- Training and education programs for library staff, students or researchers, contributing to sustainable improvements in the library's capacity to provide STM information in the developing world.
- Partnerships between libraries in the developing countries and institutions in the developed countries to provide technical assistance or training. Developed country partner organizations include libraries, learned societies, universities, intergovernmental organizations and other non-profit organizations.
Preference will be given to proposals that clearly demonstrate the following;
- Innovation in improving the use of STM information
- A high degree of potential impact on society in the developing world
- Programs that will serve as models for other institutions and countries
- Programs that enhance international partnerships or exchange between individuals and institutions
- Realistic budgets tied to measurable outcomes
- Sustained financial and programmatic viability
- Programs that have institutional supports
- Programs leaders or institutes with record of past success
- Create and promote collaborative networks across institutions and/or disciplines.
- A willingness to draw from the expertise and experience of previous grantees
- Have specific plans for sustainability beyond the funding period.
- Embody plans for dissemination beyond the awardee organization of policies, procedures, and "lessons learned" that are developed during the funding period.
Requests for hardware will only be considered if they are part of a comprehensive project approach integrating diverse elements such as training or research. Grants are awarded for specific projects rather than operating support.
Innovative Libraries Guidelines
Proposals are welcome for single-year grants in amounts between US$5,000 to US$50,000. Proposals will be accepted for multi-year programs (up to three years) for grant amounts of US$5,000 to US$50,000 per year. Grant proposals should be submitted online no later than September 15th 2011. Awards will be announced in December 2011. Proposals should be focused and well-defined, and must address each of the following elements:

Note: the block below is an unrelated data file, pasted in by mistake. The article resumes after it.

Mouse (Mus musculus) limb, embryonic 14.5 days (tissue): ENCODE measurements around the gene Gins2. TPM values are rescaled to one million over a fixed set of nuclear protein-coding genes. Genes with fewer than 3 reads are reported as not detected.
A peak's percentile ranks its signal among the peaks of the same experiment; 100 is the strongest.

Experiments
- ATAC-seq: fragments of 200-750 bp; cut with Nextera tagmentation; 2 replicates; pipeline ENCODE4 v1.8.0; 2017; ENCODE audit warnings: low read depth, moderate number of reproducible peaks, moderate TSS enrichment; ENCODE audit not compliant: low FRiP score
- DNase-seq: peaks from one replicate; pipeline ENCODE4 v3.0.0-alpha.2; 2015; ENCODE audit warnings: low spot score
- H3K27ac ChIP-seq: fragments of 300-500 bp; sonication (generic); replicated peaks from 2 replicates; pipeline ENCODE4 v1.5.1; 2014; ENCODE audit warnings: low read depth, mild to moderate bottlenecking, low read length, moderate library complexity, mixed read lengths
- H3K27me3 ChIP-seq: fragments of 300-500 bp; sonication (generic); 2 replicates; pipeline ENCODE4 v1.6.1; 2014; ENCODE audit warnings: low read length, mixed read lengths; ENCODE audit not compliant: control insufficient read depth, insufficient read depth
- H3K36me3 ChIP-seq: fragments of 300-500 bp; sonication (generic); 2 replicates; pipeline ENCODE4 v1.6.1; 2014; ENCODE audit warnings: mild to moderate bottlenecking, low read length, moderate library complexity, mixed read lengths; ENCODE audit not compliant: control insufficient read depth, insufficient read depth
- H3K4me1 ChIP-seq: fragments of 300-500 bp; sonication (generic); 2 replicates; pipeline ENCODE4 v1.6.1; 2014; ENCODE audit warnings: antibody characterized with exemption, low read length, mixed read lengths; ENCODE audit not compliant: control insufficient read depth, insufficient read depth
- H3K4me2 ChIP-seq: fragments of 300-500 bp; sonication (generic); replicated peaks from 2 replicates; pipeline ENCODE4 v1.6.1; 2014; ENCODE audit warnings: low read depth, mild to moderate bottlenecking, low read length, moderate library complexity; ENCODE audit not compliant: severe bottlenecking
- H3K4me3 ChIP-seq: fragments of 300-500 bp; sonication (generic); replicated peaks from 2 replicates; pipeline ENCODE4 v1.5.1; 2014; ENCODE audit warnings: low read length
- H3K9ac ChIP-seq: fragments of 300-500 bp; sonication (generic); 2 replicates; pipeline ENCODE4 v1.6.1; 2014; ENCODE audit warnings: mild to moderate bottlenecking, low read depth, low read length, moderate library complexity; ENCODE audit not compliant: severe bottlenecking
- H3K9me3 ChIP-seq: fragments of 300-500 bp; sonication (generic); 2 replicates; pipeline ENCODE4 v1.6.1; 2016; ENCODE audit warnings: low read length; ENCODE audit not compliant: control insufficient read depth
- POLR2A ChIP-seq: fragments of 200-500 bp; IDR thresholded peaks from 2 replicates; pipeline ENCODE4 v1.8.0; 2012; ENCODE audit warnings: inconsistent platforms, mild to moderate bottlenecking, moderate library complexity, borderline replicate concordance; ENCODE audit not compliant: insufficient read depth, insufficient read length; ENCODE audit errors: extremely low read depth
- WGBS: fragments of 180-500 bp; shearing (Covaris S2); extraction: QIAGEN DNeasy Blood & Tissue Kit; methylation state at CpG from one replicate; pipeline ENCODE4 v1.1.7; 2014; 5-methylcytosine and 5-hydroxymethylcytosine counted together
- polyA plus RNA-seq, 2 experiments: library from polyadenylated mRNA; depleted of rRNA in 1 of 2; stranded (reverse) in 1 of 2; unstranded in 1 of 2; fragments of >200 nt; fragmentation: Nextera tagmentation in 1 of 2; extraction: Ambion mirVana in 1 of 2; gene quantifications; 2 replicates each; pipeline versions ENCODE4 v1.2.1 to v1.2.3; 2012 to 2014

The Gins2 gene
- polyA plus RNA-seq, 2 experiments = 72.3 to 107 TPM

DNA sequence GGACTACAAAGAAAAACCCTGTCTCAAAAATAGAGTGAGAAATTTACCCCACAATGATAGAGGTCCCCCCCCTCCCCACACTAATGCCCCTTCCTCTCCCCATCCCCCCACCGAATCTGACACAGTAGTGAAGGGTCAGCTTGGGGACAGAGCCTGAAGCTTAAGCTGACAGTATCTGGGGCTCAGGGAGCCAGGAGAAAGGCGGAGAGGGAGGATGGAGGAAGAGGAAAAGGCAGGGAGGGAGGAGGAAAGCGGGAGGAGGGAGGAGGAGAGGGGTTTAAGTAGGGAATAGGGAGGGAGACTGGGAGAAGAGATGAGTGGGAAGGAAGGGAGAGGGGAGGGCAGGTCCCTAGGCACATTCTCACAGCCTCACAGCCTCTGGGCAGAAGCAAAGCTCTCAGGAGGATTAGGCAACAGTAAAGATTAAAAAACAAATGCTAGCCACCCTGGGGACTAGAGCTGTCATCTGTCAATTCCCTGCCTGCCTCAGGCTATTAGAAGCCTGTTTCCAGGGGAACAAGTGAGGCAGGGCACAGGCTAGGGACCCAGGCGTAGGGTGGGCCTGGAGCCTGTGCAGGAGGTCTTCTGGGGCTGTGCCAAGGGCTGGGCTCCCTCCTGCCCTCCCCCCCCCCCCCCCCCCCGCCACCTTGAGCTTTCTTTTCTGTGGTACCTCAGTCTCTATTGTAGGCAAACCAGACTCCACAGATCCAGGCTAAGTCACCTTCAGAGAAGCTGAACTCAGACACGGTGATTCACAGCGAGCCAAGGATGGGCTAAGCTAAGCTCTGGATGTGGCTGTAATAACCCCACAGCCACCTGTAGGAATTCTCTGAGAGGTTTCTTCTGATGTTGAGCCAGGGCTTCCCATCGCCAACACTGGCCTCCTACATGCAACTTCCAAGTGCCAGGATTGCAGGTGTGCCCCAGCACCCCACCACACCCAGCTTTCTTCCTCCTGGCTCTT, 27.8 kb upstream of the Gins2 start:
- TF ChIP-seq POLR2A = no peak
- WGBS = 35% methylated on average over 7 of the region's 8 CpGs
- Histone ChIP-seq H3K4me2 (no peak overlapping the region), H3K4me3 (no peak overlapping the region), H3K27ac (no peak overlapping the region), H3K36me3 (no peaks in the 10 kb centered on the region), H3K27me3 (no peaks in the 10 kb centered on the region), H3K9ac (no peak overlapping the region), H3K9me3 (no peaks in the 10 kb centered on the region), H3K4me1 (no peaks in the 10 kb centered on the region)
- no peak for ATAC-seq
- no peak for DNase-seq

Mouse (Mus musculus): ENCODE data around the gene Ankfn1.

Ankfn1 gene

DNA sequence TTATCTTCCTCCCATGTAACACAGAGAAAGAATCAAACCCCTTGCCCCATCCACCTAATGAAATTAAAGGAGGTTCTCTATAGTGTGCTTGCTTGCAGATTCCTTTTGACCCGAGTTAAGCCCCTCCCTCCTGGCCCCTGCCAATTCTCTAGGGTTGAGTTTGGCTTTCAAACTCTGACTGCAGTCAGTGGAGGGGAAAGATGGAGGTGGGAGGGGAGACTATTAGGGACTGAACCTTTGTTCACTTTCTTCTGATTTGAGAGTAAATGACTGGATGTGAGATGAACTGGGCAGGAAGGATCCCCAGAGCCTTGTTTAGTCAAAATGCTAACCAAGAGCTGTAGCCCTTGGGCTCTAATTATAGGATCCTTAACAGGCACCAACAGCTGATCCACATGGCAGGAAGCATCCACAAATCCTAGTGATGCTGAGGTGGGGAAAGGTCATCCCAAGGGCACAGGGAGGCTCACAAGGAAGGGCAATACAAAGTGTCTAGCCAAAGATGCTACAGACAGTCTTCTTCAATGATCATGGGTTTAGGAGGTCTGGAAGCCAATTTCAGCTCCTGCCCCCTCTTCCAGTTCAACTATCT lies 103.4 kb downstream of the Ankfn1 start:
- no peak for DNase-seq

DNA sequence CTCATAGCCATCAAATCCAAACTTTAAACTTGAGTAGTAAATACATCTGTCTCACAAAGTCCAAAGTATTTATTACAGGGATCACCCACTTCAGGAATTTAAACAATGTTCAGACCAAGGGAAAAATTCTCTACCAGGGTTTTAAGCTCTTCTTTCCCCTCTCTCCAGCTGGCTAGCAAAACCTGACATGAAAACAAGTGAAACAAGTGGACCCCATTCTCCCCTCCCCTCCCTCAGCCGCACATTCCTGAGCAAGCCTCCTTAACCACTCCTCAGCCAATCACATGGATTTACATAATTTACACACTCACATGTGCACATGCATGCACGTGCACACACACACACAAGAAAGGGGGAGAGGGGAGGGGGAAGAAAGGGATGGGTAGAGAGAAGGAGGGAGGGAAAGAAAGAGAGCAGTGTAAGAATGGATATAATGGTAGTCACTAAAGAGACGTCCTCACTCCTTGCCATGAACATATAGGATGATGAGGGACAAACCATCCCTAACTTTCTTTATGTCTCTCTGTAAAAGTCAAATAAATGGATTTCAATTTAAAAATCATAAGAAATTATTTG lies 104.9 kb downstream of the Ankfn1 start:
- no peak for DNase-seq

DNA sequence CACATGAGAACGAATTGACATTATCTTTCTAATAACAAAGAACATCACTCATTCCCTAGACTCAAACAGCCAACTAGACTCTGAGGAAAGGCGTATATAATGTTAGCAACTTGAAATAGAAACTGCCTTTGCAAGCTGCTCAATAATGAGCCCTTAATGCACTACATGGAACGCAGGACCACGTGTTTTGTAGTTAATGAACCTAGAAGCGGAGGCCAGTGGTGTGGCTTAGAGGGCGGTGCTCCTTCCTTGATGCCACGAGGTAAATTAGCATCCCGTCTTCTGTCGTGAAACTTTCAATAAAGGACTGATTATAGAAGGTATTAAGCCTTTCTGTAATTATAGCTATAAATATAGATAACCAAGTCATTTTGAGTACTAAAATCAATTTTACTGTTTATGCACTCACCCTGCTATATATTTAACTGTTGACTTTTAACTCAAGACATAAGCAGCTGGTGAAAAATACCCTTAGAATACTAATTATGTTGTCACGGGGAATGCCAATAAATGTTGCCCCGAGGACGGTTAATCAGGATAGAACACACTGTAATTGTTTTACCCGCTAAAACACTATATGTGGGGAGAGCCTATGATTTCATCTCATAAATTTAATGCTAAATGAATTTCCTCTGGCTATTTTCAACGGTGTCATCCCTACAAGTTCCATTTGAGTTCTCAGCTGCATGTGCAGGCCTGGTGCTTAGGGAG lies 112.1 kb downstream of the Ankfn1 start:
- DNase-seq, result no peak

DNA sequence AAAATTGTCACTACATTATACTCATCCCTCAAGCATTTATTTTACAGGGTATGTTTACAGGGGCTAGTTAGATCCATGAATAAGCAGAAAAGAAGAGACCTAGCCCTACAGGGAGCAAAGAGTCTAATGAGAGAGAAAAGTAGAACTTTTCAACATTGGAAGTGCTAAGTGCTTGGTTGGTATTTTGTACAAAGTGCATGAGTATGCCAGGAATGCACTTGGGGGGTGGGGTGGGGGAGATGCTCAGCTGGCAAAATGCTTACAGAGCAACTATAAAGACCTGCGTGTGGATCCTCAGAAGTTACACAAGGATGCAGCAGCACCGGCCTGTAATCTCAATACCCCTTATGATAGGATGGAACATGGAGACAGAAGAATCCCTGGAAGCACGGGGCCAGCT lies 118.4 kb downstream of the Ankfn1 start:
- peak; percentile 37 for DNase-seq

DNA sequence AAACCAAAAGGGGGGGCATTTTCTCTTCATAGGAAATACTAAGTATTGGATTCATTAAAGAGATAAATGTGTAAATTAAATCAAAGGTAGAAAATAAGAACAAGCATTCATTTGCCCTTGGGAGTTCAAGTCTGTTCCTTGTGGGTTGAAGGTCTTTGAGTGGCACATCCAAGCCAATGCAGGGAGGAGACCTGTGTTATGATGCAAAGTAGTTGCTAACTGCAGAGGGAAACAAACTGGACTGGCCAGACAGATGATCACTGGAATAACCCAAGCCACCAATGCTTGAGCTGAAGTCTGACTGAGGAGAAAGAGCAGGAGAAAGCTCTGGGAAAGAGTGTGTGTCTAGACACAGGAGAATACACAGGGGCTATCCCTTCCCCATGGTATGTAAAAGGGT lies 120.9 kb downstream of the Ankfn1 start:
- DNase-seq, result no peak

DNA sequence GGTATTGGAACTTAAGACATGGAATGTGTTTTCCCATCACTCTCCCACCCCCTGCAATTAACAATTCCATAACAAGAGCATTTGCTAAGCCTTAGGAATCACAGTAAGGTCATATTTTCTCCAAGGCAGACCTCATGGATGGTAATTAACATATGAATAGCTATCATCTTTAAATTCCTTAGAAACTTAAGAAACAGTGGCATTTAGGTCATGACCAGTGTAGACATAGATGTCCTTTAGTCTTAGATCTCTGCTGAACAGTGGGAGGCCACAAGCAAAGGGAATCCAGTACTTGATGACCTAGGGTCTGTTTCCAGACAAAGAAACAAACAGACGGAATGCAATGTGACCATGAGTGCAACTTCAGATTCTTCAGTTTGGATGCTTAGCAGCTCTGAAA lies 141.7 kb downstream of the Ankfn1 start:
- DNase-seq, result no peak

- Cover letter: Provide a one-page description of the objectives and key activities of the program. Include contact details and the amount of funding requested.
- Goals and plan: A clear description of the program goals and implementation plan, including timeframe.
- Innovation: How will the program introduce new ideas, capabilities and/or capacity for the institution or country. How the program would serve as a model for others.
- Impact: The significance of the program's intended impact on science, health and society in that country or globally.
- Sustainability: How will the benefits of the program be sustained after the grant has been expended.
- Budget: The total amount of the grant requested and justification for the requested amount, including a clear budget overview spreadsheet that indicates in as much detail as possible intended expenditures and other sources of funding, if any.
- Evaluation: How the program will be measured and evaluated and how its results will be reported.
- Organization and partnership: A description of the organization requesting the grant, confirmation of its status as a non-profit entity, and a listing of key officers and staff who will direct the implementation of the program. Description of key program partners, if any.
- Length: Applications may only be submitted online through the Elsevier Foundation's online application system.
- Final Report for Awarded Grants: The Elsevier Foundation requires a final report from grantees at the time of completion of funded activities. The report should be both descriptive and evaluative, and include:
- Detailed summary of activities during the grant period
- Internal and external media coverage generated
- Accounting report of grant expenditures
- Assessment of project goals (including level of achievement)
Awards must be submitted online via The Elsevier Foundation's (http://www.elsevierfoundation.org/) online grant application proposal system between July 1st and September 15th.
Awards will be announced in December 2011. Please don't hesitate to contact the Elsevier Foundation with any questions concerning the development of your proposal.
The Elsevier Foundation 360 Park Avenue South New York, NY 10010 USA Phone: +31-20-485-2025 3965 Email: firstname.lastname@example.org Ylann Schemm Elsevier Foundation +31-20-485-2025 email@example.com